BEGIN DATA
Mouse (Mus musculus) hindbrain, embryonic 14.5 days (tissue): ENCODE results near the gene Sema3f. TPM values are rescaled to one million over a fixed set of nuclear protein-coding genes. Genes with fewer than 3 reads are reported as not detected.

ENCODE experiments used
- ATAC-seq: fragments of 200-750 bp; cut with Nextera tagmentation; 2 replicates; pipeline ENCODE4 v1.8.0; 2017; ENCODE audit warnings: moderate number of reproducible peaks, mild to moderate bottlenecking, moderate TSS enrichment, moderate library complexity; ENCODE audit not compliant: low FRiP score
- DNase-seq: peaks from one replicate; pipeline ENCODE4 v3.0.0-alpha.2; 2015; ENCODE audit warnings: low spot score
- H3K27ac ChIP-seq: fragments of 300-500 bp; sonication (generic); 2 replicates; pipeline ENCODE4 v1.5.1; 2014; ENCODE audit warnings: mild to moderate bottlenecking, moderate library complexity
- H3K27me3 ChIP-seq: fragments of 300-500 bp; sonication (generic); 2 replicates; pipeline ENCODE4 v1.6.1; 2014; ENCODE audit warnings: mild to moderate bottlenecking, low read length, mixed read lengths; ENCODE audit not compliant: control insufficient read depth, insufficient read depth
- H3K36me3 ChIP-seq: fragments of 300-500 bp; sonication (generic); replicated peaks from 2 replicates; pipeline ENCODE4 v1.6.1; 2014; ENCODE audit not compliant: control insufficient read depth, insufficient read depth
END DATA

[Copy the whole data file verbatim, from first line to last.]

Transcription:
Mouse (Mus musculus) hindbrain, embryonic 14.5 days (tissue): ENCODE results near the gene Sema3f. TPM values are rescaled to one million over a fixed set of nuclear protein-coding genes. Genes with fewer than 3 reads are reported as not detected.

ENCODE experiments used
- ATAC-seq: fragments of 200-750 bp; cut with Nextera tagmentation; 2 replicates; pipeline ENCODE4 v1.8.0; 2017; ENCODE audit warnings: moderate number of reproducible peaks, mild to moderate bottlenecking, moderate TSS enrichment, moderate library complexity; ENCODE audit not compliant: low FRiP score
- DNase-seq: peaks from one replicate; pipeline ENCODE4 v3.0.0-alpha.2; 2015; ENCODE audit warnings: low spot score
- H3K27ac ChIP-seq: fragments of 300-500 bp; sonication (generic); 2 replicates; pipeline ENCODE4 v1.5.1; 2014; ENCODE audit warnings: mild to moderate bottlenecking, moderate library complexity
- H3K27me3 ChIP-seq: fragments of 300-500 bp; sonication (generic); 2 replicates; pipeline ENCODE4 v1.6.1; 2014; ENCODE audit warnings: mild to moderate bottlenecking, low read length, mixed read lengths; ENCODE audit not compliant: control insufficient read depth, insufficient read depth
- H3K36me3 ChIP-seq: fragments of 300-500 bp; sonication (generic); replicated peaks from 2 replicates; pipeline ENCODE4 v1.6.1; 2014; ENCODE audit not compliant: control insufficient read depth, insufficient read depth